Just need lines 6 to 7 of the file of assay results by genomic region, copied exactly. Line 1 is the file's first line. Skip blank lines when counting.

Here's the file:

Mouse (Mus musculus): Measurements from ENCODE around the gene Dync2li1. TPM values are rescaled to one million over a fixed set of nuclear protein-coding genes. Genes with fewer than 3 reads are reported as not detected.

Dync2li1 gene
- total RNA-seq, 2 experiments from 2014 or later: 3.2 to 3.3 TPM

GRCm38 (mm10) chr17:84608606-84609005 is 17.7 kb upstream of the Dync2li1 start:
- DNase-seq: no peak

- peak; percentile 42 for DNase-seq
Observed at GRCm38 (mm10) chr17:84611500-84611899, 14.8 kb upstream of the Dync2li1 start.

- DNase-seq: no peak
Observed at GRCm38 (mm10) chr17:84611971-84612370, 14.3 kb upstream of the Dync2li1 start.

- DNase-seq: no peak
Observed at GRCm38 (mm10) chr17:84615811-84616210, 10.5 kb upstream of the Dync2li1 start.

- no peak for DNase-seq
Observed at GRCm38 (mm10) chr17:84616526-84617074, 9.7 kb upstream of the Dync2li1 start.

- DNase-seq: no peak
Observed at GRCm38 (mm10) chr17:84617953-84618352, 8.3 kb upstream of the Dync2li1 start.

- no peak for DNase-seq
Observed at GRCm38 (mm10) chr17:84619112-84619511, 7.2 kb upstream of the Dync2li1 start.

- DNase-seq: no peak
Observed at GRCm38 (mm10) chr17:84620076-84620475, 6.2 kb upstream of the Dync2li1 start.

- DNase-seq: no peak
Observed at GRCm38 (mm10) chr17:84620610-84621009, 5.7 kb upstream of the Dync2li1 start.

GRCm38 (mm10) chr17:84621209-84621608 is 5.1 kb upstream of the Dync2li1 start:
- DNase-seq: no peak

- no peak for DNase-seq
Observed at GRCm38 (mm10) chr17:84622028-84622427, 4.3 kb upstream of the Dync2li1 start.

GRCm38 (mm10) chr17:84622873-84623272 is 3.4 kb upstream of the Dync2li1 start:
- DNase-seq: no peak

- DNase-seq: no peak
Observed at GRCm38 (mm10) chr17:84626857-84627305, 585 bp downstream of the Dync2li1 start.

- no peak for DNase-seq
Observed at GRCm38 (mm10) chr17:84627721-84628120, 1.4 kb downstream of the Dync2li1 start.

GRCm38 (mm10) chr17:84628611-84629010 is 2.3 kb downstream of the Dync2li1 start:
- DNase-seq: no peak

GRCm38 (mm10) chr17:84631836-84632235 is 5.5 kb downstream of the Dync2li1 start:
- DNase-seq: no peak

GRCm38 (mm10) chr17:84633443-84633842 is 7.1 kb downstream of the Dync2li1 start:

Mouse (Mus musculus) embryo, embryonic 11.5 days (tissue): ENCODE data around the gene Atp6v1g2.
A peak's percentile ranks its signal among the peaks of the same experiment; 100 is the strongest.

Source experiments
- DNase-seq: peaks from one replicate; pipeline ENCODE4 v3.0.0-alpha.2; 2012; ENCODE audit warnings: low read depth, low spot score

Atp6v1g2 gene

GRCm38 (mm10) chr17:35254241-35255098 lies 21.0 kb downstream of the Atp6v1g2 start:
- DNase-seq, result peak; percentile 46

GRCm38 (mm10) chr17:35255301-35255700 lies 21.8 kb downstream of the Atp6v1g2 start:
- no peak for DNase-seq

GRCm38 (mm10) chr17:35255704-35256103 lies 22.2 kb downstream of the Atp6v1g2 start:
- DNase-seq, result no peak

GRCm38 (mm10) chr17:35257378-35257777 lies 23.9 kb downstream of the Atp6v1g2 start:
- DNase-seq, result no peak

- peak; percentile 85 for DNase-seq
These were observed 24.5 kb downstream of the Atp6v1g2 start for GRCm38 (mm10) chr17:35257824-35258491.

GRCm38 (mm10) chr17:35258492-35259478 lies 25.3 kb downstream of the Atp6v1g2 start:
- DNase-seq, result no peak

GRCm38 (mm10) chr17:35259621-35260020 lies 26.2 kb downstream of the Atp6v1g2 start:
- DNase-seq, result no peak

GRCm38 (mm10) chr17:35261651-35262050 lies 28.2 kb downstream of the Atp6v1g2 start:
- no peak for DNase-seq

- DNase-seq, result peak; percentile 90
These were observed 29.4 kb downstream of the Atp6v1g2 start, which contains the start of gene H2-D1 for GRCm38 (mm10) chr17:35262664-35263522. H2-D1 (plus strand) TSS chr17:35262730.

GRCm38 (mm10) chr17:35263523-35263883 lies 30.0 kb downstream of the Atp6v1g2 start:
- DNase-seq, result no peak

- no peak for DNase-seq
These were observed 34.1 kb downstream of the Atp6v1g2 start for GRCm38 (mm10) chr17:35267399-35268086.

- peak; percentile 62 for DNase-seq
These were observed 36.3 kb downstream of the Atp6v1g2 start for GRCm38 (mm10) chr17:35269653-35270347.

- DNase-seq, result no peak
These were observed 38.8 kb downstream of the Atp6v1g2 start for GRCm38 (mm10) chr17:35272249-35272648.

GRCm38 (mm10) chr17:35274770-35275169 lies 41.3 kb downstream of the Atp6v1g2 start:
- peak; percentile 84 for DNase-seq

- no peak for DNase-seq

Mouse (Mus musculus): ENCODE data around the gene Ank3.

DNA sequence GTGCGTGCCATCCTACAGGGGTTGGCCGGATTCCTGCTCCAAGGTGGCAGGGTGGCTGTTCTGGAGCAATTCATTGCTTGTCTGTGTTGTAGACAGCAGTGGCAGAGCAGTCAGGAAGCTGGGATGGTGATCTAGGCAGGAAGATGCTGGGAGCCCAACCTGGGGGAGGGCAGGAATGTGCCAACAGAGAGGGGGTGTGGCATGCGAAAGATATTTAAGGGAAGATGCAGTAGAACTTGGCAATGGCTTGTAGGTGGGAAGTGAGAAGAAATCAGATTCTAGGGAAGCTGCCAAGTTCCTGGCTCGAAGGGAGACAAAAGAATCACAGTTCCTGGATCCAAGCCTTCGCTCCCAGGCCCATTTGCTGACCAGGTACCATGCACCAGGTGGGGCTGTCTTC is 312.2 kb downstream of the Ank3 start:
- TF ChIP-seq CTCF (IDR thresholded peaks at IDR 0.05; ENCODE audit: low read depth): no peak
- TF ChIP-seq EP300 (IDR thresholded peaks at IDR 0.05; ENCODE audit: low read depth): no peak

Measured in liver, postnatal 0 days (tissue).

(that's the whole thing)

- peak; percentile 42 for DNase-seq
Observed at GRCm38 (mm10) chr17:84611500-84611899, 14.8 kb upstream of the Dync2li1 start.